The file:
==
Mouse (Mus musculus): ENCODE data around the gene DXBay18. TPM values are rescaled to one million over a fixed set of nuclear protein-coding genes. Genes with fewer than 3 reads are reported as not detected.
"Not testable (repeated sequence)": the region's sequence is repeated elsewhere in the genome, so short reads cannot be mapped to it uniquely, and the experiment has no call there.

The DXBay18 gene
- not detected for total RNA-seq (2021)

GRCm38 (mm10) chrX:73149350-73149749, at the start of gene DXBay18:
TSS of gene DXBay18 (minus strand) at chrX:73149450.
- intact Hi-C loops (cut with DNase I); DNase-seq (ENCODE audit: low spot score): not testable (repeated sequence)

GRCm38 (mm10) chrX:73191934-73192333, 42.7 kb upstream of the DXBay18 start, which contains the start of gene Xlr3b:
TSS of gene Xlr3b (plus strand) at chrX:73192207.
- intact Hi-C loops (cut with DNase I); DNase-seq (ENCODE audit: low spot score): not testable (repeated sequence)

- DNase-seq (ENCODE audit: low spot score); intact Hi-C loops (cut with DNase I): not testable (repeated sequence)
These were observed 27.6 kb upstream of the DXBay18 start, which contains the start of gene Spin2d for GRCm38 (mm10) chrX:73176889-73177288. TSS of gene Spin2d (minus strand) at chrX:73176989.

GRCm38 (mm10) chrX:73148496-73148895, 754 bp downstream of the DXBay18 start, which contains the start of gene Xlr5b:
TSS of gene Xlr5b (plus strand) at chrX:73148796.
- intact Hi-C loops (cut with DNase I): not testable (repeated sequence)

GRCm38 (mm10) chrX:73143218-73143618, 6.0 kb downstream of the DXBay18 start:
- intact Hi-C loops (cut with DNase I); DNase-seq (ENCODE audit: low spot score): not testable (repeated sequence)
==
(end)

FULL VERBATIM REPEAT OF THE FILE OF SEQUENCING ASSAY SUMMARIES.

Mouse (Mus musculus): ENCODE data around the gene DXBay18. TPM values are rescaled to one million over a fixed set of nuclear protein-coding genes. Genes with fewer than 3 reads are reported as not detected.
"Not testable (repeated sequence)": the region's sequence is repeated elsewhere in the genome, so short reads cannot be mapped to it uniquely, and the experiment has no call there.

The DXBay18 gene
- not detected for total RNA-seq (2021)

GRCm38 (mm10) chrX:73149350-73149749, at the start of gene DXBay18:
TSS of gene DXBay18 (minus strand) at chrX:73149450.
- intact Hi-C loops (cut with DNase I); DNase-seq (ENCODE audit: low spot score): not testable (repeated sequence)

GRCm38 (mm10) chrX:73191934-73192333, 42.7 kb upstream of the DXBay18 start, which contains the start of gene Xlr3b:
TSS of gene Xlr3b (plus strand) at chrX:73192207.
- intact Hi-C loops (cut with DNase I); DNase-seq (ENCODE audit: low spot score): not testable (repeated sequence)

- DNase-seq (ENCODE audit: low spot score); intact Hi-C loops (cut with DNase I): not testable (repeated sequence)
These were observed 27.6 kb upstream of the DXBay18 start, which contains the start of gene Spin2d for GRCm38 (mm10) chrX:73176889-73177288. TSS of gene Spin2d (minus strand) at chrX:73176989.

GRCm38 (mm10) chrX:73148496-73148895, 754 bp downstream of the DXBay18 start, which contains the start of gene Xlr5b:
TSS of gene Xlr5b (plus strand) at chrX:73148796.
- intact Hi-C loops (cut with DNase I): not testable (repeated sequence)

GRCm38 (mm10) chrX:73143218-73143618, 6.0 kb downstream of the DXBay18 start:
- intact Hi-C loops (cut with DNase I); DNase-seq (ENCODE audit: low spot score): not testable (repeated sequence)